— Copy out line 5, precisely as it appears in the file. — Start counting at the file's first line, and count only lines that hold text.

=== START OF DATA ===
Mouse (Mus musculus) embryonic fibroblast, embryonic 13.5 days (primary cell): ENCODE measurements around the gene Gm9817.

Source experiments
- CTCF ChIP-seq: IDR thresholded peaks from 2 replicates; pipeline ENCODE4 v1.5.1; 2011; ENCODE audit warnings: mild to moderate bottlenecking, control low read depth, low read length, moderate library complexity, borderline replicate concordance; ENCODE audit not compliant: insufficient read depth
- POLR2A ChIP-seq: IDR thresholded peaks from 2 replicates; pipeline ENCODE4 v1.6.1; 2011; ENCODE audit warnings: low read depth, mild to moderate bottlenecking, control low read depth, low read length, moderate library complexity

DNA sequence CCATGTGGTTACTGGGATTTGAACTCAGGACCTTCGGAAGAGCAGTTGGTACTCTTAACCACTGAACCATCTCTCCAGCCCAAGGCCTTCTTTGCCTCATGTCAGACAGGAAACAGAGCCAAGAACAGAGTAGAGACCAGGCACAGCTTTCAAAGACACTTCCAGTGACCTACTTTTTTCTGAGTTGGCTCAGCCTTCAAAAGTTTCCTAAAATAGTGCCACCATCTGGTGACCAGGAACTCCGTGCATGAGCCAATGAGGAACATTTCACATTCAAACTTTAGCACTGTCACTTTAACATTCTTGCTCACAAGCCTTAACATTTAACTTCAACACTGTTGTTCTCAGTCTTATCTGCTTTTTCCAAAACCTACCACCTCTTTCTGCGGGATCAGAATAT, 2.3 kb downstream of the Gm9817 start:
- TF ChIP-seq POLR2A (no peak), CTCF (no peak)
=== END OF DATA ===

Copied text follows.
DNA sequence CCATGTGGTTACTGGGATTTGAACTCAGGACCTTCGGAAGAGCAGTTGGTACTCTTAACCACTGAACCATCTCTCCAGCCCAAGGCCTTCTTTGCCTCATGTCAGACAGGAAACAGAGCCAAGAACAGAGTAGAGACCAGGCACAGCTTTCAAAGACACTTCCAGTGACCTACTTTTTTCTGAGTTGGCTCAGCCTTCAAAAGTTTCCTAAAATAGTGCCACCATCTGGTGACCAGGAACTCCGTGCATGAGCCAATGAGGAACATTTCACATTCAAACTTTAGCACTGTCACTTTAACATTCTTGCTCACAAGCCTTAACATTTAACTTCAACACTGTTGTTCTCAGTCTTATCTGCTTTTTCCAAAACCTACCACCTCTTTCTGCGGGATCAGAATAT, 2.3 kb downstream of the Gm9817 start: